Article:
In each case, the second ATTC did its job just as well as the first ATTC. First, an on-channel repeater system was built near Harper's Ferry, W.V. to bring in WETA-HD (the Washington, D.C.-area PBS station) signals to the terrain-challenged area. It was thought that squeezing all the extra digital channels into a smaller TV spectrum would require use of on-channel repeaters, if the technology could be used by the American DTV system.

Second, the ATTC developed a system to capture complete samples of actual RF spectrum, so receivers could be tested with real-time DTV spectrum, and the multipath challenges of using 8 -- VSB in real -- world transmission would be revealed.

Third, an extensive series of tests of early and actual production DTV receivers allowed manufacturers to better understand the pros and cons of their designs. The addition of the RF capture system allowed for extremely accurate and completely reproducible tests across multiple receiver designs.

Finally, the ATTC designed an RF test bed for the digital radio initiative of USA Digital Radio, which would become the iBiquity digital radio standard adopted by the FCC in 2002.

Over the past year, it was apparent that there remained a need for a lab with the capabilities of the ATTC, but the economic downturn caused testing opportunities to dwindle. In addition, a decision by NAB and MSTV to support the development of a DTV test lab apart from the ATTC did not help its cause. By mid-2003, projects and funding weren't arriving quickly enough to keep the center open. The decision to close the ATTC was made and the dissolution began.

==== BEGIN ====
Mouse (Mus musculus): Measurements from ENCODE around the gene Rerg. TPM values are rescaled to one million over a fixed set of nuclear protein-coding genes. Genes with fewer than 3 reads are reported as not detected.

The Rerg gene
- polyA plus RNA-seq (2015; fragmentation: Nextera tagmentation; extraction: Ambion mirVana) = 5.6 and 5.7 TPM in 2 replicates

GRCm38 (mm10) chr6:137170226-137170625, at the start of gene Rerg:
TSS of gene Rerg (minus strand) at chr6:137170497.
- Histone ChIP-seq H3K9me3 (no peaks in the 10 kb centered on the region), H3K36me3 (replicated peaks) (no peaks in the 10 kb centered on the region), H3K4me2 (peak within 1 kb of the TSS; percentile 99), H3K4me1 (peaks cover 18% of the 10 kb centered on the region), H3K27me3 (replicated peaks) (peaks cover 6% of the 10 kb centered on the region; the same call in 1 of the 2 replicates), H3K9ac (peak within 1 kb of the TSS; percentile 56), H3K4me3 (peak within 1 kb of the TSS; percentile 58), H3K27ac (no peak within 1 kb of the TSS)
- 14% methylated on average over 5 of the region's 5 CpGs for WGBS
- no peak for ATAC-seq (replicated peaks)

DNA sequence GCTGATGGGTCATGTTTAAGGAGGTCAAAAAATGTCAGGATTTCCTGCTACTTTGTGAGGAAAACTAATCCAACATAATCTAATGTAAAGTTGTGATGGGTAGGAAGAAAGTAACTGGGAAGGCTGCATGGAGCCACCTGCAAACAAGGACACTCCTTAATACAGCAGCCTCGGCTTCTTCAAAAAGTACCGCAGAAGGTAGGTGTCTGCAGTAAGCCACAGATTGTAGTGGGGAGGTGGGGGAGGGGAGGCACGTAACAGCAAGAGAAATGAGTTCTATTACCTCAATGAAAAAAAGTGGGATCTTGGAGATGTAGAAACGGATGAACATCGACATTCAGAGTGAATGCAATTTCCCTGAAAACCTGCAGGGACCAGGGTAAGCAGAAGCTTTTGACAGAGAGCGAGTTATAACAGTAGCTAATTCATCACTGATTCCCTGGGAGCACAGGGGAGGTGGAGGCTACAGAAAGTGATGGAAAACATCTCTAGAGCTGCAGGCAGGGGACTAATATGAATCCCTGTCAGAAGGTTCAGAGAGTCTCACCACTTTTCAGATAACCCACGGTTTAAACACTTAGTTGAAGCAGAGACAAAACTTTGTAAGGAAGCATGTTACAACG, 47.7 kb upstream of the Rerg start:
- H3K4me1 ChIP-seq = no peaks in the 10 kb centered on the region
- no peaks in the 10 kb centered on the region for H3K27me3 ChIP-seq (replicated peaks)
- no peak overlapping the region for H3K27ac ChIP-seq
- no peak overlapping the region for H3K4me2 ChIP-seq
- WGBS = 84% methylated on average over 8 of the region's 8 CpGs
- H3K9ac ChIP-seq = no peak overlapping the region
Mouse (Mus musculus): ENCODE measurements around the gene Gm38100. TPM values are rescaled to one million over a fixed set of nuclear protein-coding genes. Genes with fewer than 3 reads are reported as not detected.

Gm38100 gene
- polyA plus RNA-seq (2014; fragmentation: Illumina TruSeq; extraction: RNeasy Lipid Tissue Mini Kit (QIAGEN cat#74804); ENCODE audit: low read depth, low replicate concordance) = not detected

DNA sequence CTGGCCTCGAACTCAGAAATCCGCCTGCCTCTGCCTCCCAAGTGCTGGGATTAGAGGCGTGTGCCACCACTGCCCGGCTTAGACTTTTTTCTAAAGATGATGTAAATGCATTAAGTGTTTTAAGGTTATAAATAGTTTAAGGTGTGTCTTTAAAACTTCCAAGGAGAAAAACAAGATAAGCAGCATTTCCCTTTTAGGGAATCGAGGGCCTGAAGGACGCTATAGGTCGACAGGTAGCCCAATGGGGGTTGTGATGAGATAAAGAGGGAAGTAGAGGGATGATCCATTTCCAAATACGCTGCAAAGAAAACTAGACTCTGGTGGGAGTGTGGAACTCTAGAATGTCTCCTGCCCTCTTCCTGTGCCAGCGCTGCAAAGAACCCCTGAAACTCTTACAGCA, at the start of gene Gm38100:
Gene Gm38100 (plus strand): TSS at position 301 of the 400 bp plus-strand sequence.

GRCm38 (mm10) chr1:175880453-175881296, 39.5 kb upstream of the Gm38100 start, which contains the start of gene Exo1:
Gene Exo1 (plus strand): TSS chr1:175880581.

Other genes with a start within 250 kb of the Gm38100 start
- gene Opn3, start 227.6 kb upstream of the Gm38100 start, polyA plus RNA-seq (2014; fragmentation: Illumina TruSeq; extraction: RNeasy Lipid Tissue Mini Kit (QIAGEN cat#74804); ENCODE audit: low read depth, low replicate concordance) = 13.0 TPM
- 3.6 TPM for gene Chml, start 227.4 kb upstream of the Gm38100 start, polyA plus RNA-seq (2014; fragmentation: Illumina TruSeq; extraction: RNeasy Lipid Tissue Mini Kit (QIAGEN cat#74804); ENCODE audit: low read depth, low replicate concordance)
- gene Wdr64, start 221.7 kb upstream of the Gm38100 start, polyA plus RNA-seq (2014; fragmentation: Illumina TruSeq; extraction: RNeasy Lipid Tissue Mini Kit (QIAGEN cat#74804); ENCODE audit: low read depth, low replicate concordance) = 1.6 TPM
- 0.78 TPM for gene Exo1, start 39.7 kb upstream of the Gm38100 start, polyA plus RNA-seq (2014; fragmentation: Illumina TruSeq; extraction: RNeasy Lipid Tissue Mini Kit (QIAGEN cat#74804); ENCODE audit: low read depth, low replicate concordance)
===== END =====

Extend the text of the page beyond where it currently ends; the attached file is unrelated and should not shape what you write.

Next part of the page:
The IBOC test bed was returned to iBiquity in Columbia, Md. The DTV RF test bed will be acquired by CBS and moved to New York; and the tape library and Sony HD machines may follow as well. The rest of the TOC equipment was purchased by a former ATTC employee, who is now a broadcast consultant. The Expert Viewing room is gone, and most of the files have either been discarded or prepared for storage. Sept. 30, 2003 will see the space returned to the building owners and the ATTC will pass forever into history.

As a former ATTC employee twice over, this writer personally experienced the intensity, challenge and occasional emotion of working hard under tough testing conditions. Everyone interviewed for this article expressed the same sentiment: It was a wonderful challenging professional experience with very talented people dealing with issues we all knew would affect the history of both our business and our personal lives.

It's impossible to acknowledge every person or group that participated in the two ATTC incarnations. The staffs were hard -- working people who succeeded in the primary goal of both ATTCs -- to provide the fairest, most impartial and balanced testing facility possible.

"It amazed me that the lab that was designed was flexible enough to test both analog and digital systems," said Joe Widoff, former ATTC vice president for finance and administration. Although the ATTC may be gone, the work accomplished will live on.